CREAM SILK WAISTS, just arrived, made in a splendid quality
Jap Taffeta.   Very smart.
Price...            $3,95
CREPE CLOTH KIMONOS, in
pink, pale blue, old rose, deep
blue, made of good heavy crepe.
Price  $|,95
CHILDREN'S DRESSES, made
of crepe, good washing material,
Age 1 to6 years.   Price... 75c.
PONGEE SILKS, a full range of
good qualities, the most desirable
for dresses, blousesandchildren's
wear.
Price per yard 50c. to.
NEW SPRING MILLINERY will
be on view from time to time as
they arrive, as we intend making
a showing of trimmed ready-to-
wears, as well as shapes, Flowers, wreaths and millinery trimming on view.
$1.75
SPECIALS   IN   GROCERY DEPARTMENT
CLOVER LEAF CUPS AND SAUCERS, (j ae
regular $2.50 per doz.     Special Price      tpl>9V
FINE CHINA CUPS AND SAUCERS, six different
patterns, a very neat cup, regular $4.00 * a ac
doz.    Special Price     «Ps4i«Jv
CROCKS in all sizes, J gal. to 6 gals., for preserving
eggs, 45c. to $2.50 each.
VERY SPECIAL ORANGES, 2 dozen.for _...25c.
LEMONS, per dozen  ..20c.
^,
—»-
SIMON LEISER & CO.,
LIMITED.
-"
THE   BIG  STORE.
Phone 3-8
[Ea
* ■—■
«^
CANADIANS WANTED FOR
£_
For Duty off
the Coast of Canada.
•A
Applications for immediate service as officers in
the Canadian Naval Patrols are requested from ex-officers
in the Royal Navy, the Naval Reserve, or men holding
Officers' Certificates in the Mercantile Marine.    Seamen,
Stokers and Engine Room Ratings are also wanted at once..
PAY 0ffice" ,rom 52.50 per day and $30.00 monthly and
1 * * * upwards to dependents. Men from $1.05 per day and
separation allowance. Must be sons of British subject*. Ages 18 to 45.
Men from 18 to 38 are wanted alio for immediate service in
the Overiea* Divition of the R. N. C.V. R. Experience not
necessary - accepted recruit* proceed at onee to England
for training.  fay SI 10 q day tnd upwards.  Separation a. in C.E.F.
Apply to the Nearest
Naval Recruiting Station.
•r lo Th« Nml Recruiting Straatsaj,
306 WdHnf ton St, Ottawa.
One Minute Electric Service Chats
The cost of the necessities of life have advanced^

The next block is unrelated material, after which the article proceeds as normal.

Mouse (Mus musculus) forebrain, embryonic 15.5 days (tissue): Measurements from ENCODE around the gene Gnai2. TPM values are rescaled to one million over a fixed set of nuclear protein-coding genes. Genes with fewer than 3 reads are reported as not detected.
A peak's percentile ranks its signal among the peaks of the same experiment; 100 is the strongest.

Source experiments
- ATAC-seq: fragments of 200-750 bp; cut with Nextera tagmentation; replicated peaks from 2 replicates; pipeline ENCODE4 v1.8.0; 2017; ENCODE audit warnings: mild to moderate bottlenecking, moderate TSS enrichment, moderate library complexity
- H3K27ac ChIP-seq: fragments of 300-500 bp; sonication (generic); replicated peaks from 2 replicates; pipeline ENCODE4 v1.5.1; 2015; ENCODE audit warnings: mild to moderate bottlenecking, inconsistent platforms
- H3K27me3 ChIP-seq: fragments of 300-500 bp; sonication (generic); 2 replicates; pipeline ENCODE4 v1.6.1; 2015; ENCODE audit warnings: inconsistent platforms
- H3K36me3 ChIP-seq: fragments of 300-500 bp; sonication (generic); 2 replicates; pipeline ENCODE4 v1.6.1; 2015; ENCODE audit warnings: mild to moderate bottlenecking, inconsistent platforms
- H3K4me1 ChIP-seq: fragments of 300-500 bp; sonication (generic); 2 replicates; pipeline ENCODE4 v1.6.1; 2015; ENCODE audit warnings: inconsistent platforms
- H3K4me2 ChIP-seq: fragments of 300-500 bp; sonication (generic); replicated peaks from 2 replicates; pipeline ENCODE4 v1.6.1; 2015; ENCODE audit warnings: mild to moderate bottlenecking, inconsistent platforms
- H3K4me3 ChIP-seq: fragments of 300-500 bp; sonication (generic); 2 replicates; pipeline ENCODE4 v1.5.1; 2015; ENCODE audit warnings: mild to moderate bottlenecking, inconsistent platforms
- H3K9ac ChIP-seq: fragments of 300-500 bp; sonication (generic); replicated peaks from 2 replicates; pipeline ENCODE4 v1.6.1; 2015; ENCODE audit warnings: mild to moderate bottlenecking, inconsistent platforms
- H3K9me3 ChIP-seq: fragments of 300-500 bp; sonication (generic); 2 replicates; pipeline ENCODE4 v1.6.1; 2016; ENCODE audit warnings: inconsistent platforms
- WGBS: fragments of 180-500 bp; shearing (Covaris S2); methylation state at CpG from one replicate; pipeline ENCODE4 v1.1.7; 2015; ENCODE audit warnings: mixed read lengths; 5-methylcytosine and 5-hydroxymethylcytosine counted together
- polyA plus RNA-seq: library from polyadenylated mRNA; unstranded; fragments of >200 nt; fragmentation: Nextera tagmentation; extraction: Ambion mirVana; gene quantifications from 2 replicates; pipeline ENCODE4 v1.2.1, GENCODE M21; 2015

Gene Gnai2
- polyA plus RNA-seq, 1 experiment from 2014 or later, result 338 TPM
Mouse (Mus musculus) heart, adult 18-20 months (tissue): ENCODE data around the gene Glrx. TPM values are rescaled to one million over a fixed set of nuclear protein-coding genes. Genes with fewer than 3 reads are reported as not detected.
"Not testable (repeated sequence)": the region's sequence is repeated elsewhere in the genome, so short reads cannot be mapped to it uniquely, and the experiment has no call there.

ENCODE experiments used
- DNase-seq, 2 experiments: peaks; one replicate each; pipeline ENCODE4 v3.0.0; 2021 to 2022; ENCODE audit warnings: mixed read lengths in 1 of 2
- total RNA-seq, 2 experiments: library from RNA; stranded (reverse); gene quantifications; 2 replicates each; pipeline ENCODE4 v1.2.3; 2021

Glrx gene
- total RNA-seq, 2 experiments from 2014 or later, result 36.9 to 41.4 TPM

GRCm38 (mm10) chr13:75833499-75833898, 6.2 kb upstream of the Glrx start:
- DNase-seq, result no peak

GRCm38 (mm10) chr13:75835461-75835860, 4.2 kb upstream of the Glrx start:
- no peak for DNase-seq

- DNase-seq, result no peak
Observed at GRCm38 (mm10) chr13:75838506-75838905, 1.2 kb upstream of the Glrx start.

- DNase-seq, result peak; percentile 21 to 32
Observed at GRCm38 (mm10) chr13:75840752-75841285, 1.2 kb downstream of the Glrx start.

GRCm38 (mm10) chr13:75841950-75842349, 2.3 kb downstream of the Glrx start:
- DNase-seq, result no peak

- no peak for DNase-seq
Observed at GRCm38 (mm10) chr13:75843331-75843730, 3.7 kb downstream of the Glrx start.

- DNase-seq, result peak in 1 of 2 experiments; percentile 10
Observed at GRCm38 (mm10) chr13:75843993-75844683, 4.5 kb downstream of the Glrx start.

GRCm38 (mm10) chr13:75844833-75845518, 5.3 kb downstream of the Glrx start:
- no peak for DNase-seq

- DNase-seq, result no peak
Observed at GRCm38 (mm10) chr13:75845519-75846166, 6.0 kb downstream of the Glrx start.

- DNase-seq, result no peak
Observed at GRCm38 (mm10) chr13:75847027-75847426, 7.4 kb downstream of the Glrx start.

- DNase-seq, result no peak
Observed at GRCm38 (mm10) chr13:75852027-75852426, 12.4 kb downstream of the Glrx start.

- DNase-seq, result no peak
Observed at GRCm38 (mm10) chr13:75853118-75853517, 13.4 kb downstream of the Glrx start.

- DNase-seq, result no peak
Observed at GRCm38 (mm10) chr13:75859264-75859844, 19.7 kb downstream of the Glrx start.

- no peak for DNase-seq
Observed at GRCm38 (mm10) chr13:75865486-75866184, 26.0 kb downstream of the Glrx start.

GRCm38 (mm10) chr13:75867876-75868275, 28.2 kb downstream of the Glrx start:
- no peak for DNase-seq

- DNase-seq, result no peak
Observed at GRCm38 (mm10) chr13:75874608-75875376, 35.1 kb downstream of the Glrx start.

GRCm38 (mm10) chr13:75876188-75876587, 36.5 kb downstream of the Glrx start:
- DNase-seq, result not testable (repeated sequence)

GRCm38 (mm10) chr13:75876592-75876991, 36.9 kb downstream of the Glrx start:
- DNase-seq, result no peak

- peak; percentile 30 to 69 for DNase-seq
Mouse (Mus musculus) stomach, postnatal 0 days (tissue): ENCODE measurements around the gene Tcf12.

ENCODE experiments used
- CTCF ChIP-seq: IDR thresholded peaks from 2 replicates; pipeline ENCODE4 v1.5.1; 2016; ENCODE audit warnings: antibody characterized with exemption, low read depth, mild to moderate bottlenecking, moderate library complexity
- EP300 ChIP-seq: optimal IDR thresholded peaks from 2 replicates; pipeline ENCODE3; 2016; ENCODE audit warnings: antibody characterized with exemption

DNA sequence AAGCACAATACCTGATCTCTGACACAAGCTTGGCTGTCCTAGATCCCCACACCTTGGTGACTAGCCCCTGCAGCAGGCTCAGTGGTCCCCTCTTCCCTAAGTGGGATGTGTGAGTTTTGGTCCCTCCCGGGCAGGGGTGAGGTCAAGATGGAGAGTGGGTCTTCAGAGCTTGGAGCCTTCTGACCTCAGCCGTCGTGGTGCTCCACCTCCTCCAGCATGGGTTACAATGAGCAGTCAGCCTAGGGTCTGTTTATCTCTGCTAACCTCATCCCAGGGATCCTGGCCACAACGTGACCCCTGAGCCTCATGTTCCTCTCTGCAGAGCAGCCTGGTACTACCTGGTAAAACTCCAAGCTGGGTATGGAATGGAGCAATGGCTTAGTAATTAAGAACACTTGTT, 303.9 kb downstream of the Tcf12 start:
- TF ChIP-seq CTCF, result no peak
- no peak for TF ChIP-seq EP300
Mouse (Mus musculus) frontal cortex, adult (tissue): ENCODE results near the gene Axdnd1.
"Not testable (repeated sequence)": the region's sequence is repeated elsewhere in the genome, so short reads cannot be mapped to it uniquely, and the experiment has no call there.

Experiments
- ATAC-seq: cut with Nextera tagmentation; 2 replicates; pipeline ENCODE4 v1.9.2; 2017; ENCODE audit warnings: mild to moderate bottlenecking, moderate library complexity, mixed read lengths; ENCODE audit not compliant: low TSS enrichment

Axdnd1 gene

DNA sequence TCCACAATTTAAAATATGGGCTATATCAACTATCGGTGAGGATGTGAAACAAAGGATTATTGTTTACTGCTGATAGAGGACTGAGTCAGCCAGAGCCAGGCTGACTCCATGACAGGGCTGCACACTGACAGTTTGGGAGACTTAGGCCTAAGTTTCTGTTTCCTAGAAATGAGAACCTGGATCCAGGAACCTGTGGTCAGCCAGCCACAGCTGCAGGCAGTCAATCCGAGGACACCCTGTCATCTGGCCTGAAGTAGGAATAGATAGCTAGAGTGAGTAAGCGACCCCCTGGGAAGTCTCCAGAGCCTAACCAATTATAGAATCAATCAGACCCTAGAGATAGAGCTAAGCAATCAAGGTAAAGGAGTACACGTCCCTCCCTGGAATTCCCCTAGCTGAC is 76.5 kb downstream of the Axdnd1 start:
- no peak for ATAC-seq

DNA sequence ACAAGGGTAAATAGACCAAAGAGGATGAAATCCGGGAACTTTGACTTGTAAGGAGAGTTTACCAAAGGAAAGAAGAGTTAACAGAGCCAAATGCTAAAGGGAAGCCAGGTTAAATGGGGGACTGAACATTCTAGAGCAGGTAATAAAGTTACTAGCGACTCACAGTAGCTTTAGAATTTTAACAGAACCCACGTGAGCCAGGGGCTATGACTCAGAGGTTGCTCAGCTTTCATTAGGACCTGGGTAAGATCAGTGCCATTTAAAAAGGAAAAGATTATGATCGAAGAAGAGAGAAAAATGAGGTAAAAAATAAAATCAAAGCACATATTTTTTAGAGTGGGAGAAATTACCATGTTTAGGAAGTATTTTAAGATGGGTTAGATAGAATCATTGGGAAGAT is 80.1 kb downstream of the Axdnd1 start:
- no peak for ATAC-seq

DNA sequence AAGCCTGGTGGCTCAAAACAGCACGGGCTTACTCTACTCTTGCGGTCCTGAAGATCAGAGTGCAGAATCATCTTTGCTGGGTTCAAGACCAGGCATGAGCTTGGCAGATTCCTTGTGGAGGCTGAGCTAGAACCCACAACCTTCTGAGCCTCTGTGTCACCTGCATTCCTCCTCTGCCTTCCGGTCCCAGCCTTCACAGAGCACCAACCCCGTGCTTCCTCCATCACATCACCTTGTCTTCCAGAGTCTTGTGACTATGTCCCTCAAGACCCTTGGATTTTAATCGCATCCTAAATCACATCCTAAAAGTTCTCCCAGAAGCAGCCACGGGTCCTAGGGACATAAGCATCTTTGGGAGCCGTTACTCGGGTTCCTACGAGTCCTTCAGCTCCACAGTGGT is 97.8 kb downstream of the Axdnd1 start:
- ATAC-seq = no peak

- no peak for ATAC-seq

beyond all reason, that is, all except one, and that
is Electricity. The cost of materials and labour
have soared, yet it costs no more to light your
house or cook your meals Electrically now than it
did in normal times. Can you say the same of
anything else in daily use in your home?
Cumberland Electric Lighting
Phone 75 Co., Ltd. p. O. 314
Stoves & Ranges
Furniture, Crockery, Enamelware
Paints, Oils, Edison & Columbia
Graphopliones
Novelties, Toys, Etc.
T. E. BATE
Magnet Cash Store
P. O. Box 279 Phone 31
FIRE   INSURANCE
Queen Insurance Company,
(Fire and Automobile,) and
National Fire of Hartford. 9
fl
L
FOR RATES AND PARTICULARS APPLY TO
EDWARD  W.   BICKLE
officii  THE   ISLANDER   BLDQ..
DUNSMUIR AVE..  CUMBERLAND
CHARLIE YING WAH & CO.
Merchant Tailors
Will open up business on -Saturday, March 31st, in the store on the corner of
Third Street and Dunsmuir Avenue,' recently occupied by P. Dunne.   Ladies and
Gents Tailoring a specialty.   10%discount off regular prices for ten days.
Dyeing, Pressing and Repairing executed to your entire satisfaction.
Phone 5-5
Cumberland, B. C.
P. O. Box 350
BE PREPARED
for high prices. Don't eat out of a can. Plant
our PREMIER SEEDS and "WATCH THEM
GROW. CLEAN, STRONG, TREES, SHRUBS
AND PLANTS in large variety. WRITE FOR
CATAOLOG, or Mr. A. H. Peacey, Cumberland,
will give your order careful attention.
Dominion Nursery Company
Vancouver, B.C.